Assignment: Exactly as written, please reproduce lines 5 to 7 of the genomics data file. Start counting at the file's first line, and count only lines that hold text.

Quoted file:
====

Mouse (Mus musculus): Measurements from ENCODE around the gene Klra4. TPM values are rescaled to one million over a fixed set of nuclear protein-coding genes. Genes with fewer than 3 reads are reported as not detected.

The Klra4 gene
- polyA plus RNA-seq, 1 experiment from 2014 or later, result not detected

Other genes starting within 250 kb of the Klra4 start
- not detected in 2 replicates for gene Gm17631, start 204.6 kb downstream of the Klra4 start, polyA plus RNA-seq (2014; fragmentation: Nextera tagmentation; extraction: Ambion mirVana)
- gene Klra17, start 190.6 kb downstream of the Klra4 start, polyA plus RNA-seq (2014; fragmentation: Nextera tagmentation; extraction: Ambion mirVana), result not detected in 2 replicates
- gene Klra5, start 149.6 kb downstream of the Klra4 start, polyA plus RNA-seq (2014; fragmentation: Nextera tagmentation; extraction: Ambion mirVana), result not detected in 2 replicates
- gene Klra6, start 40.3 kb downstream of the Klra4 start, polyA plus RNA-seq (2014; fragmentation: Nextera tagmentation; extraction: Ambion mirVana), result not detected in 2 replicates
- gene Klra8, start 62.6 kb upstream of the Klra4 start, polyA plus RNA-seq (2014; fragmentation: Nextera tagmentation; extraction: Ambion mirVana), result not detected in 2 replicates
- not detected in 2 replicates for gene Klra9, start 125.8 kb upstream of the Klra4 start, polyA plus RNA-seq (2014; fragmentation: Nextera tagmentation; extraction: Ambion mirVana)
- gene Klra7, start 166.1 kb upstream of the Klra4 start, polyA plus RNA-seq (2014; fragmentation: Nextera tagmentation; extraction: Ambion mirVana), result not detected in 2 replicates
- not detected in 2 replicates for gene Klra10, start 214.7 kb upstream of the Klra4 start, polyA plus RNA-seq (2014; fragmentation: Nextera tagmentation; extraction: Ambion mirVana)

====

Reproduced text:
- not detected in 2 replicates for gene Gm17631, start 204.6 kb downstream of the Klra4 start, polyA plus RNA-seq (2014; fragmentation: Nextera tagmentation; extraction: Ambion mirVana)
- gene Klra17, start 190.6 kb downstream of the Klra4 start, polyA plus RNA-seq (2014; fragmentation: Nextera tagmentation; extraction: Ambion mirVana), result not detected in 2 replicates
- gene Klra5, start 149.6 kb downstream of the Klra4 start, polyA plus RNA-seq (2014; fragmentation: Nextera tagmentation; extraction: Ambion mirVana), result not detected in 2 replicates